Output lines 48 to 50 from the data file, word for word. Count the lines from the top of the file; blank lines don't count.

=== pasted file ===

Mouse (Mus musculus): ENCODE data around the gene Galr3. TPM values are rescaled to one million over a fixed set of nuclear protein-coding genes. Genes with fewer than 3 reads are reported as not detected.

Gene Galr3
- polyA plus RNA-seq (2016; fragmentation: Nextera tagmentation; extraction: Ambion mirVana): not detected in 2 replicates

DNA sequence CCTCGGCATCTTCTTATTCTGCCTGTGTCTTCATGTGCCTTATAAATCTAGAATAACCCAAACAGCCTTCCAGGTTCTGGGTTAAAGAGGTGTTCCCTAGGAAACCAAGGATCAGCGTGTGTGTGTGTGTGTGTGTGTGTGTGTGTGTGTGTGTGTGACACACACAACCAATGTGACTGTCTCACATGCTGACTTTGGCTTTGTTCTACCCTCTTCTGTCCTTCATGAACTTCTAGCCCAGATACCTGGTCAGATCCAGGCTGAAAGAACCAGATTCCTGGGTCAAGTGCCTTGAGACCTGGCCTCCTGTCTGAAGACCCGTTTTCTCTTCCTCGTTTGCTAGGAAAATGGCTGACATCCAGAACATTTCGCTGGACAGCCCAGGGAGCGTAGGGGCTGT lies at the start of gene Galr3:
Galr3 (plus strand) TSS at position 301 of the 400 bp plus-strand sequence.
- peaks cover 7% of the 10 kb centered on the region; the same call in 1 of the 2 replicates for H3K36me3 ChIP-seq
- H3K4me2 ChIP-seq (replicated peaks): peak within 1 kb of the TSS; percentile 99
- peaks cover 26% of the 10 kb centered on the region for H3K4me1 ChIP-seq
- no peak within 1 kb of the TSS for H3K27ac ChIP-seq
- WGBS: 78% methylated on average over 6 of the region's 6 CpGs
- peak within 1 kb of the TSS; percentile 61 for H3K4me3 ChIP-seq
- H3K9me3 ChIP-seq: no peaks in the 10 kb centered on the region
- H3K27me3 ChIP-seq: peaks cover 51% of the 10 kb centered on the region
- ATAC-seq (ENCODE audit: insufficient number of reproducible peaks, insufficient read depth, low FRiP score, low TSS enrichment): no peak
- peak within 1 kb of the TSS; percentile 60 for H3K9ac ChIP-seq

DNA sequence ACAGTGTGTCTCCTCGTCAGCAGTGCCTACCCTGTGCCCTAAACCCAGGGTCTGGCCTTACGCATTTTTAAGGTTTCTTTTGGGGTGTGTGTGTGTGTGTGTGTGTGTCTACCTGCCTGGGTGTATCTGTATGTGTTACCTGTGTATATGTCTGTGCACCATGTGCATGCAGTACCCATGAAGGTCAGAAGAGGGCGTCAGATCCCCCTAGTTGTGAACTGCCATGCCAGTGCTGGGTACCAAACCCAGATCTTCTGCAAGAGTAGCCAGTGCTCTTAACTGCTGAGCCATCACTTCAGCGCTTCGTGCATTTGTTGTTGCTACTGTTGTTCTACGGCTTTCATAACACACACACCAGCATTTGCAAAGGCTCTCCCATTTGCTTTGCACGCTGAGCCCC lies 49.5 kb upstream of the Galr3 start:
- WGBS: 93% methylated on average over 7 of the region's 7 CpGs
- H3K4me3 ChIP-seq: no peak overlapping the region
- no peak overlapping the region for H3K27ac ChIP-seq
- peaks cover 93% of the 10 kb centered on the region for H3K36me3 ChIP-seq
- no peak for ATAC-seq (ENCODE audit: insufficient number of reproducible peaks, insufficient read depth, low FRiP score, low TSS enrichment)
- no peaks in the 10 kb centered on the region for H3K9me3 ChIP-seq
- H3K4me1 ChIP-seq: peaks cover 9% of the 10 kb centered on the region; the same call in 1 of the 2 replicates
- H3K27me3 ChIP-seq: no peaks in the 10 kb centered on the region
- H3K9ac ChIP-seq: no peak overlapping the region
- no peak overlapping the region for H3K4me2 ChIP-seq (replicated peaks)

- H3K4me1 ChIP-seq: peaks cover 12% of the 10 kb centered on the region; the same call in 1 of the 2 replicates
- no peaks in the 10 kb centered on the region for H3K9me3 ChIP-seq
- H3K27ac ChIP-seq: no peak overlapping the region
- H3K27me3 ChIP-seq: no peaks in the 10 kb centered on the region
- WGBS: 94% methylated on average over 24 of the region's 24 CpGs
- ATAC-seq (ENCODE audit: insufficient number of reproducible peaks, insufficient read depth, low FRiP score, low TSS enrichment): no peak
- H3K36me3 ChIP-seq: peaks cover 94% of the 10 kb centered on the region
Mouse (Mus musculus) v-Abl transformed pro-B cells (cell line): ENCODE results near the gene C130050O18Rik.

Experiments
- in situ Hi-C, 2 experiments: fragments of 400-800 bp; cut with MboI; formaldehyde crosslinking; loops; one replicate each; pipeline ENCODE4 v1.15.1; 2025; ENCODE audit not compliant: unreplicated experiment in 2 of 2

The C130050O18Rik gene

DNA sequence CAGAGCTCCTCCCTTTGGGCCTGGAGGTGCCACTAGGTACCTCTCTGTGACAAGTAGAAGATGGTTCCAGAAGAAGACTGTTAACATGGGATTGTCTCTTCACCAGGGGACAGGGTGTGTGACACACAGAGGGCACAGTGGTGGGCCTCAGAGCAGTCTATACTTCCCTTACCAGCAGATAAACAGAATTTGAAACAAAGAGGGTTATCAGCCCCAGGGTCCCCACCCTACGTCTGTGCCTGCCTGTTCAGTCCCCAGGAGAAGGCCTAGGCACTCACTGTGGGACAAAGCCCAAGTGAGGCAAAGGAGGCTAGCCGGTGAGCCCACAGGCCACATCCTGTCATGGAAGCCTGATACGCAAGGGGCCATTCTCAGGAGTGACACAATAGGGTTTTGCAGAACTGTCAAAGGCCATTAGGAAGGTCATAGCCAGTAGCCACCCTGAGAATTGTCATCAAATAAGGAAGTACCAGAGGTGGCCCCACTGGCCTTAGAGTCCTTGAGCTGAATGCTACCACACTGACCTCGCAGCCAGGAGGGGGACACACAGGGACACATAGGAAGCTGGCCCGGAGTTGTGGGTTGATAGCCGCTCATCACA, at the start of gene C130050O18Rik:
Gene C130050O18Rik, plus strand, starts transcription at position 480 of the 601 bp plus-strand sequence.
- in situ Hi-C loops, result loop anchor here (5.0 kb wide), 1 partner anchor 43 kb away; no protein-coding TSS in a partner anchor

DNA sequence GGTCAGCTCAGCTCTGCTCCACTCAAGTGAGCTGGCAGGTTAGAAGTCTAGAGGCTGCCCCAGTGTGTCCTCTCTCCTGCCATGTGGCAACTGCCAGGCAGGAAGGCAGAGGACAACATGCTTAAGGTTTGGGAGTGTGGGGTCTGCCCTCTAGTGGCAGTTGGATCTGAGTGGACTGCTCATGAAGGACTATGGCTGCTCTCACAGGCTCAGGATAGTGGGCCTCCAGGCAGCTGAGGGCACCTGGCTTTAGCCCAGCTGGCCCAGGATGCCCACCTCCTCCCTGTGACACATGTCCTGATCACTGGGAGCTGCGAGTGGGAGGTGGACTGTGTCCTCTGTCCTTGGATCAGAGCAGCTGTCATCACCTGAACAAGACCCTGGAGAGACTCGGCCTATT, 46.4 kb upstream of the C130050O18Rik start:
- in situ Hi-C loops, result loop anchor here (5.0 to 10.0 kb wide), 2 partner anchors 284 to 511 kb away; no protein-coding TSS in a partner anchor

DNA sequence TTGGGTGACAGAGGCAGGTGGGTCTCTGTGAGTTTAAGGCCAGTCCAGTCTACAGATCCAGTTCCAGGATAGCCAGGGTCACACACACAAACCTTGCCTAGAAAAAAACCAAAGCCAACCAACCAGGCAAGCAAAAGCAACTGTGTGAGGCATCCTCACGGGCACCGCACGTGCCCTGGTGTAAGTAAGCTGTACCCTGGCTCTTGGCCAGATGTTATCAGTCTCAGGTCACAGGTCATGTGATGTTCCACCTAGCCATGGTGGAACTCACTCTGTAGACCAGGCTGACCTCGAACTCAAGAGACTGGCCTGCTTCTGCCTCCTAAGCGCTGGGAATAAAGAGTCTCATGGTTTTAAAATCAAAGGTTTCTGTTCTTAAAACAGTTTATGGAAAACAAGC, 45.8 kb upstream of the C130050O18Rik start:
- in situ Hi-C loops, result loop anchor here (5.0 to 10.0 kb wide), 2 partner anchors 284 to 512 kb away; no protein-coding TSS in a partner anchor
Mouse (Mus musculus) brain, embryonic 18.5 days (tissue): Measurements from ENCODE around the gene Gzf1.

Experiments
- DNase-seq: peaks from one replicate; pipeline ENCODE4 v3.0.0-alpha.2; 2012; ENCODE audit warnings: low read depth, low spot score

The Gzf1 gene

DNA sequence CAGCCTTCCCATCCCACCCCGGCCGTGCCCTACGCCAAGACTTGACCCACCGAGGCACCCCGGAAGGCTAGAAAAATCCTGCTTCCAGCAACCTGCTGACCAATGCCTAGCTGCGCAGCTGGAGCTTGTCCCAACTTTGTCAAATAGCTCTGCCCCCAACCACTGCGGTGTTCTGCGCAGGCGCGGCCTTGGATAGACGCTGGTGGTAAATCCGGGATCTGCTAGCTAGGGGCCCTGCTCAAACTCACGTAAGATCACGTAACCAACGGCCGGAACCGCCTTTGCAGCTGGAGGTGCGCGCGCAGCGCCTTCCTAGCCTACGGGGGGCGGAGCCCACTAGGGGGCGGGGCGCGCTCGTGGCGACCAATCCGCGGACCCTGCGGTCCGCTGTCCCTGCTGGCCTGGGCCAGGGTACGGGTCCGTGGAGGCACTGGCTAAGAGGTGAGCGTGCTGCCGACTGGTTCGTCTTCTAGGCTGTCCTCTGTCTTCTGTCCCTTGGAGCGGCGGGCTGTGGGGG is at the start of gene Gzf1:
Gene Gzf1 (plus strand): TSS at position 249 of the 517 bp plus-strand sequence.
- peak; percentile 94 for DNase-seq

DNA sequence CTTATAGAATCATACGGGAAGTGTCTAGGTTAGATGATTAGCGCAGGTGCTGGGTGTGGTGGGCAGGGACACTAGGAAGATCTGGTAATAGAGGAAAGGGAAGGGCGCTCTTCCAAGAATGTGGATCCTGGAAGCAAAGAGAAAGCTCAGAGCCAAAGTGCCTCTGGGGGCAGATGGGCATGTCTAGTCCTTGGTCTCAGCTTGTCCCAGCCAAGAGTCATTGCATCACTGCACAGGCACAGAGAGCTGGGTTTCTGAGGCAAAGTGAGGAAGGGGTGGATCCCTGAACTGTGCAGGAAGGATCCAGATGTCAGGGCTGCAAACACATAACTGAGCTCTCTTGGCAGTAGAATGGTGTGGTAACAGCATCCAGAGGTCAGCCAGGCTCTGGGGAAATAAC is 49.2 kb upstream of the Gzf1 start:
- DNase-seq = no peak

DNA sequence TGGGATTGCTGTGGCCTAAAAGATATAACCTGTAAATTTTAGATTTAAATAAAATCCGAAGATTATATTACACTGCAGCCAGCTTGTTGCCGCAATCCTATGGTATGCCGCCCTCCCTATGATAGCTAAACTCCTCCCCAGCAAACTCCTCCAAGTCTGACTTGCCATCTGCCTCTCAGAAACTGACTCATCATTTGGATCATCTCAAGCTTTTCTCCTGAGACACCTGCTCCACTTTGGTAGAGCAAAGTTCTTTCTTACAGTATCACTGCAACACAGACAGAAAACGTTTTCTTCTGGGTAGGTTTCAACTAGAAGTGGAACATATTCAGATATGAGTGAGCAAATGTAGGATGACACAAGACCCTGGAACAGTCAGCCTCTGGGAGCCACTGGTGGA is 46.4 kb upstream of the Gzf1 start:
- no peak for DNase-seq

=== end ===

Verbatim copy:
The Gzf1 gene

DNA sequence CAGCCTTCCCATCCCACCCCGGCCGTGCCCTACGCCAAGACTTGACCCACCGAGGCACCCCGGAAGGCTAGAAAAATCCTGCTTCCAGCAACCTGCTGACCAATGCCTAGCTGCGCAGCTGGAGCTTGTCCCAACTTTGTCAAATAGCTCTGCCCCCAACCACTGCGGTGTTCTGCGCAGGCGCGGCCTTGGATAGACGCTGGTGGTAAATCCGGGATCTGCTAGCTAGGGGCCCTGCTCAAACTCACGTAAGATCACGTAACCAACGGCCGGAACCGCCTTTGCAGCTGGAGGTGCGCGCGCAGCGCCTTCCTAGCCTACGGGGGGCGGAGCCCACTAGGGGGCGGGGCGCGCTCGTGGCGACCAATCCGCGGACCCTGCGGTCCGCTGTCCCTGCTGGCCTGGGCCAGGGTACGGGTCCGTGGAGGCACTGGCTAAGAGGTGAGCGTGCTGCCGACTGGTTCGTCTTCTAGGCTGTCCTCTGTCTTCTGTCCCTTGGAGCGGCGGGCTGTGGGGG is at the start of gene Gzf1:
Gene Gzf1 (plus strand): TSS at position 249 of the 517 bp plus-strand sequence.